This case study features in the NHS Innovation Accelerator’s year three research report, Understanding how and why the NHS adopts innovation.
Sleepio uses the latest digital technology to deliver the ingredients of Cognitive Behavioural Therapy for insomnia (CBT-I) – the gold standard approach to treating insomnia. CBT-I is a talking therapy involving learning cognitive techniques to address the ‘racing mind’, and behavioural strategies to help re-set sleep patterns naturally. CBT is traditionally delivered face-to-face but there is a shortage of in-person CBT within the NHS.
Sleepio users are guided through a series of weekly interactive sessions by ‘The Prof’, a virtual sleep expert, and his narcoleptic dog, Pavlov. Sleepio is clinically proven to help overcome the worry and negative emotions that accompany the experience of being unable to sleep. Sleepio can be accessed via both web and mobile applications. It also offers access to electronic research articles, online tools and an online peer-support community. Sleepio has also been used to treat common mental health disorders and has exceeded national recovery rates for anxiety and depression .
Background to the Good Thinking Service
For some time, London CCGs and local authorities had been aware of the scale of mental health problems across the capital and that there were long waiting lists for accessing psychological services (IAPTs).
The then London Health Board – a grouping chaired by the Mayor of London, with representation from local government, NHS and Public Health England (London) – were keen to identify digital solutions to address the high rates of unmet mental health issues in London. Under the Board’s auspices, a working group developed a business case for a digital mental health solution.
This aimed to develop a preventive approach where people could get 24/7 access online to peer support and digital evidence-based interventions. Funding was obtained from London’s CCGs and over half of its local authorities, with in-kind support from Public Health England and NHS England. Originally known as the London Digital Mental Wellbeing Programme, it was later branded (following work with users) as ‘Good Thinking’.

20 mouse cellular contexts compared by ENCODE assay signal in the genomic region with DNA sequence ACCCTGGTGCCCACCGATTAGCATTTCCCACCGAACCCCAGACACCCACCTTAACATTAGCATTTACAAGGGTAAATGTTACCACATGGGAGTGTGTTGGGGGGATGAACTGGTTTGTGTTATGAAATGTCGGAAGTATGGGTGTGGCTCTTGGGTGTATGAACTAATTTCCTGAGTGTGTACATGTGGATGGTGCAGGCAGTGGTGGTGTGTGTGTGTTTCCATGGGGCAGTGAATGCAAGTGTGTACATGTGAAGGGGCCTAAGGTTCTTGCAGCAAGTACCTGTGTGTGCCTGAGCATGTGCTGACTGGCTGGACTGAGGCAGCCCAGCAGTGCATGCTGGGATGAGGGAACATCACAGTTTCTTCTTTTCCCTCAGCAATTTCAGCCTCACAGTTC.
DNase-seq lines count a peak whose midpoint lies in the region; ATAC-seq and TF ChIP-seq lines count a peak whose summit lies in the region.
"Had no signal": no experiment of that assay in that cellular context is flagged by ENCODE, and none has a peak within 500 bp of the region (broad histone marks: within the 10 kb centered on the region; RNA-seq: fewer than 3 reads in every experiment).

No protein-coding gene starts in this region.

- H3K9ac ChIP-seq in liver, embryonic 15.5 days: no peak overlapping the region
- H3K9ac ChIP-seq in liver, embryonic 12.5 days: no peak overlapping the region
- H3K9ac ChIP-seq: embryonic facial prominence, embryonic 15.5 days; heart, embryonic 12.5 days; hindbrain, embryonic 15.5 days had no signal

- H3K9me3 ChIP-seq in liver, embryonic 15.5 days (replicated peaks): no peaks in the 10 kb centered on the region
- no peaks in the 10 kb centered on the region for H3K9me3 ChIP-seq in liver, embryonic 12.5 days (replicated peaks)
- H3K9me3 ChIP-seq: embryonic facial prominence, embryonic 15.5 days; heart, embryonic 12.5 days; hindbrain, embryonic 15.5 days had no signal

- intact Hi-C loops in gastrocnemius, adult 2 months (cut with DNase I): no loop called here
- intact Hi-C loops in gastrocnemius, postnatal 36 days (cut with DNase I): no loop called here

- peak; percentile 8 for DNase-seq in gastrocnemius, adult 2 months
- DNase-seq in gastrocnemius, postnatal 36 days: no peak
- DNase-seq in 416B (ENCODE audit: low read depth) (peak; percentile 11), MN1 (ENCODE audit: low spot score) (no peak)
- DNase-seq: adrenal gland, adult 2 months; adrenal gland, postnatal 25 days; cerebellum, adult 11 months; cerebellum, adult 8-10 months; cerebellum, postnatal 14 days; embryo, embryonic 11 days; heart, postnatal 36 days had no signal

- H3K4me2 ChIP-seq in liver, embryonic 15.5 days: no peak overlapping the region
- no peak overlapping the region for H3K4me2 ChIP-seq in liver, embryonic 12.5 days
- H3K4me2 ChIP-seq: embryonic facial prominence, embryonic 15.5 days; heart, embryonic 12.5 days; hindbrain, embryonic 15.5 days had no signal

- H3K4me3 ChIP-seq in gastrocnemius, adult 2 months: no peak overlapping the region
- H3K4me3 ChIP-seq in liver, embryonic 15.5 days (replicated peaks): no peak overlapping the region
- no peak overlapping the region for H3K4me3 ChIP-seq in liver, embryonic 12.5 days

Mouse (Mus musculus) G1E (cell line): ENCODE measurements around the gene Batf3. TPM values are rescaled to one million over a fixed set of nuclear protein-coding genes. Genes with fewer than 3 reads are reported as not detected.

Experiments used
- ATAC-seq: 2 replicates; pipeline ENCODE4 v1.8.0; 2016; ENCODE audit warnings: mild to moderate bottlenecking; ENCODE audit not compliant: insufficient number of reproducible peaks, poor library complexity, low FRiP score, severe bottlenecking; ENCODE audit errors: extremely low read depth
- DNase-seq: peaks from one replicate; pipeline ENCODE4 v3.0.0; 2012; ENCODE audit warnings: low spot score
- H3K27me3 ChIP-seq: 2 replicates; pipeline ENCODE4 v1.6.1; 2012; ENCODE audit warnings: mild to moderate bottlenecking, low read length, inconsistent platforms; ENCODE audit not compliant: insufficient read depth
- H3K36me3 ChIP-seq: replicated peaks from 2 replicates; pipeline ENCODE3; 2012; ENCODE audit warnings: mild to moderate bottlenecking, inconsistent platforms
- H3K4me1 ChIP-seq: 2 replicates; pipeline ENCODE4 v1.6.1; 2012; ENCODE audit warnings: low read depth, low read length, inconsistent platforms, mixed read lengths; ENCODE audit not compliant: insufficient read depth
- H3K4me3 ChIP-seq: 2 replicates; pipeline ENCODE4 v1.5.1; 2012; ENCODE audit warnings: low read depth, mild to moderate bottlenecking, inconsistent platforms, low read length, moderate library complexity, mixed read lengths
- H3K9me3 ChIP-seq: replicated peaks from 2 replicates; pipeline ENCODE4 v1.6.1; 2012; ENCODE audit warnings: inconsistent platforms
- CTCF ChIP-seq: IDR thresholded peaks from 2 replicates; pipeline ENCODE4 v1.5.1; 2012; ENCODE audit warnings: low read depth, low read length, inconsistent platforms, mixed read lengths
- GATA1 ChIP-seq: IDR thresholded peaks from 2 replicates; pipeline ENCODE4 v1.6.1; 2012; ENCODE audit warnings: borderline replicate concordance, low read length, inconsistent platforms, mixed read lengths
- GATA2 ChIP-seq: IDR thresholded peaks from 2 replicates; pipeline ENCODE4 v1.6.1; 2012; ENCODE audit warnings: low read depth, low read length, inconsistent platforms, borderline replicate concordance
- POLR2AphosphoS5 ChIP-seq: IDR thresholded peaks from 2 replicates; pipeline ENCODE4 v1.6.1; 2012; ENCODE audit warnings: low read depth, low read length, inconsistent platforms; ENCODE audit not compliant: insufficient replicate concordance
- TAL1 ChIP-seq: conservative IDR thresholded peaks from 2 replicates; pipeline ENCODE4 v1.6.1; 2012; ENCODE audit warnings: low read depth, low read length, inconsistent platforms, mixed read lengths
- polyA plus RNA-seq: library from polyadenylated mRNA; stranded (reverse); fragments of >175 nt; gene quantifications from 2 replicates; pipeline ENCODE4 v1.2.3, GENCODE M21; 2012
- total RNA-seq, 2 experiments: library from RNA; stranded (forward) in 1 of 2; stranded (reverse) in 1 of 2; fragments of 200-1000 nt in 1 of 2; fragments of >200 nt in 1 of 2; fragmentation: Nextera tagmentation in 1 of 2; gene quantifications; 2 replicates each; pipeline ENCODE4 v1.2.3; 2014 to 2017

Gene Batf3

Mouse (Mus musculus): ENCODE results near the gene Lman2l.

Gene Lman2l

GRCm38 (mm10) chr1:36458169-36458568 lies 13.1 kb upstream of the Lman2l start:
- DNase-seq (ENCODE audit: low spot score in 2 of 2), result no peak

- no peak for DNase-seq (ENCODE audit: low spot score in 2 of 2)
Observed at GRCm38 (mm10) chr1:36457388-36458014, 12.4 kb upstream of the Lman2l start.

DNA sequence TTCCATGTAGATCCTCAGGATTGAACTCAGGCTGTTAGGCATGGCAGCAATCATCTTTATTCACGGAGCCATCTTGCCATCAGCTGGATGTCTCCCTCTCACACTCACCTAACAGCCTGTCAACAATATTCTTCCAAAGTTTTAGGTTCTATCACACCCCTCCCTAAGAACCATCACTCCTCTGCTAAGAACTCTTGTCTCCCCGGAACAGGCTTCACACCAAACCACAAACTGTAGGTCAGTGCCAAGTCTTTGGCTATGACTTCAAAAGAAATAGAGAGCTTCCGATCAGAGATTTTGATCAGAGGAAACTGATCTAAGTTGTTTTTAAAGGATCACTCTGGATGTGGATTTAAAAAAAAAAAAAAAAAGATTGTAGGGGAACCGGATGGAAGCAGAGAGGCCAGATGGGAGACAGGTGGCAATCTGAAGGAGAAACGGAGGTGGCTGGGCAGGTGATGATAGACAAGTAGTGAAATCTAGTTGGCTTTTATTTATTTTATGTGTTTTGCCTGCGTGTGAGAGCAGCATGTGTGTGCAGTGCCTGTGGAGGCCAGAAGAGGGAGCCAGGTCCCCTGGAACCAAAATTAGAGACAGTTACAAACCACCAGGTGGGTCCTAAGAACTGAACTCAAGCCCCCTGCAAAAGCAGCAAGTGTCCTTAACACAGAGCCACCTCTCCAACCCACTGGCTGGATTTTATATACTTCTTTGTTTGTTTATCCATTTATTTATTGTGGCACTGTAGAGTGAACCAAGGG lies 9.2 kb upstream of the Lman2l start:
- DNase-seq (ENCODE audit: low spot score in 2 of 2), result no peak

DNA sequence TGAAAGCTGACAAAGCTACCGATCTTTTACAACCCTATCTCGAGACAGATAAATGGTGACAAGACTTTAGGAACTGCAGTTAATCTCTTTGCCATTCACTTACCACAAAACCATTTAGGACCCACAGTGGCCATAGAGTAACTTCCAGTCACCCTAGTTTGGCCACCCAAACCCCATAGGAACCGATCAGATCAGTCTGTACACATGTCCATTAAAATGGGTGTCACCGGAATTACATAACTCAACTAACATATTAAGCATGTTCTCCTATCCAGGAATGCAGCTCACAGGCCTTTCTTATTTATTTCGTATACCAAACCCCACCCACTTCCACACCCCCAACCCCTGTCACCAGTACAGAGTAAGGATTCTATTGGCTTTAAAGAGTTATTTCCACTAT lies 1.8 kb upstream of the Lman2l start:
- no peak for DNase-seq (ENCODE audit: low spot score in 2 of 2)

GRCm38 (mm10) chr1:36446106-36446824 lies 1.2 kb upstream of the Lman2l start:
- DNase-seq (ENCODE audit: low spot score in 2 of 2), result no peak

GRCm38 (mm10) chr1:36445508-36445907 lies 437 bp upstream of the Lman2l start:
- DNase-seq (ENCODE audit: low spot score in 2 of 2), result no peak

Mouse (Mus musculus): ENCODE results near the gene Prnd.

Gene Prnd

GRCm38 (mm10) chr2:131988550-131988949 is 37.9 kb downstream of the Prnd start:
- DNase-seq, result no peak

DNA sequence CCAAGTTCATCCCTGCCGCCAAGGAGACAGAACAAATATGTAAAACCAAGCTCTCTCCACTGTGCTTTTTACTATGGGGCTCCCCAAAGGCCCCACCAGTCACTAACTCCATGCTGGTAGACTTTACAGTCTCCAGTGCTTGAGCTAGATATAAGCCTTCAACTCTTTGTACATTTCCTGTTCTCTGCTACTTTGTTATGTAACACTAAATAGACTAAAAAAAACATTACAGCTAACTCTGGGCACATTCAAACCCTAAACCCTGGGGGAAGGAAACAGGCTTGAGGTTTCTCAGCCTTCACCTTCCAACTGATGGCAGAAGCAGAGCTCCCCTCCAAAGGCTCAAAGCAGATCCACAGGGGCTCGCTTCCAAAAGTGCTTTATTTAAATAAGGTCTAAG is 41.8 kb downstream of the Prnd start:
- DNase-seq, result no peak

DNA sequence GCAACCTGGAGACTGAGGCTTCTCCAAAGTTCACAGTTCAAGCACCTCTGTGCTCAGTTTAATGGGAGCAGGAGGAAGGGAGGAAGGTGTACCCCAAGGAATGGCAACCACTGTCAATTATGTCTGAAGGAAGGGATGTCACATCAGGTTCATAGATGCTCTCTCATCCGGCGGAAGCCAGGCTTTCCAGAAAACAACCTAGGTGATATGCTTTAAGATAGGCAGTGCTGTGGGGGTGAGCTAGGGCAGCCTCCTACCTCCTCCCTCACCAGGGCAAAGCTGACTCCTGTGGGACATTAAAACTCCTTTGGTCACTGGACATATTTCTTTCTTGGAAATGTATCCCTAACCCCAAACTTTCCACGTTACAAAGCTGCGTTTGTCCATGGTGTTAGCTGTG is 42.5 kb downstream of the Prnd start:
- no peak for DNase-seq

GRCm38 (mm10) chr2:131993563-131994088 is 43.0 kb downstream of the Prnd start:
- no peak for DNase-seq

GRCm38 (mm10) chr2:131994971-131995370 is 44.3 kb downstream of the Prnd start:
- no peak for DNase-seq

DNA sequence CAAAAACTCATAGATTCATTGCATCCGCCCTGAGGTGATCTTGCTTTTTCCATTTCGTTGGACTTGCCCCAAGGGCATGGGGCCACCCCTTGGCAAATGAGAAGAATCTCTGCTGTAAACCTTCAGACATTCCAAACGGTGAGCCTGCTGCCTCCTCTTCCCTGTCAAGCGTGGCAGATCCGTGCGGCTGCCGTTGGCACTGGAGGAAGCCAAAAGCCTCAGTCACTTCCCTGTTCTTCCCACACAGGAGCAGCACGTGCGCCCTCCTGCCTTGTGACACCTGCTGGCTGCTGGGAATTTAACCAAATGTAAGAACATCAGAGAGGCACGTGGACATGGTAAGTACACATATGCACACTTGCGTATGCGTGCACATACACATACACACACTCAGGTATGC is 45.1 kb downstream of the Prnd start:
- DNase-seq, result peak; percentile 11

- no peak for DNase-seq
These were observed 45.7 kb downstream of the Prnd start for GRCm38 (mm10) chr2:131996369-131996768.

The aim of Good Thinking was specifically to target people with common mental health problems who do not necessarily want or need to see their GP, but who could benefit from peer-to-peer and self-help online support. Recognising the stigma of accessing services for ‘mental health’, the programme decided to begin with a generic issue common to a number of mental health issues, and one which carried no stigma: sleep.
Looking at the demographic least likely to engage with offline services, Good Thinking aimed to target young men, aged 18-44, who were online, in medical distress and who could be directed to online support. The services wanted to incorporate a range of apps that Londoners could then select from.
Having made the decision to focus on sleep, Good Thinking looked to the market place for available sleep/insomnia apps.
Tower Hamlets CCG was appointed as the lead commissioning organisation. A mental health commissioner at the CCG who had experience of working on several digital projects, was recruited to develop and implement this new digital mental health program. The mental health commissioner sought to manage risks by engaging in conversations with different digital service providers with credibility, and with well-developed products that had already been through various types of NHS assurance processes.